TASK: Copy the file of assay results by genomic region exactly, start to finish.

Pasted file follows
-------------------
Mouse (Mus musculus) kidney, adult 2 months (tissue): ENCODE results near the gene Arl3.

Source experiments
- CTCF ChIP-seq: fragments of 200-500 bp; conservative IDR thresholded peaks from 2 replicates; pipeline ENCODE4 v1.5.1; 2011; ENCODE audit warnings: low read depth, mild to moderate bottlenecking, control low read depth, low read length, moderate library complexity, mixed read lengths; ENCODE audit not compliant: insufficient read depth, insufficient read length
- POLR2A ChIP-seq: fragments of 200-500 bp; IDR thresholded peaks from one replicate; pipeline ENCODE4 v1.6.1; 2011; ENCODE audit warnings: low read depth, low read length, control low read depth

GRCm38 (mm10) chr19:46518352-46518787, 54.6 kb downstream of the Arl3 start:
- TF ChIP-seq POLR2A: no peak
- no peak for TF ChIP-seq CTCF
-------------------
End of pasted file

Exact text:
Mouse (Mus musculus) kidney, adult 2 months (tissue): ENCODE results near the gene Arl3.

Source experiments
- CTCF ChIP-seq: fragments of 200-500 bp; conservative IDR thresholded peaks from 2 replicates; pipeline ENCODE4 v1.5.1; 2011; ENCODE audit warnings: low read depth, mild to moderate bottlenecking, control low read depth, low read length, moderate library complexity, mixed read lengths; ENCODE audit not compliant: insufficient read depth, insufficient read length
- POLR2A ChIP-seq: fragments of 200-500 bp; IDR thresholded peaks from one replicate; pipeline ENCODE4 v1.6.1; 2011; ENCODE audit warnings: low read depth, low read length, control low read depth

GRCm38 (mm10) chr19:46518352-46518787, 54.6 kb downstream of the Arl3 start:
- TF ChIP-seq POLR2A: no peak
- no peak for TF ChIP-seq CTCF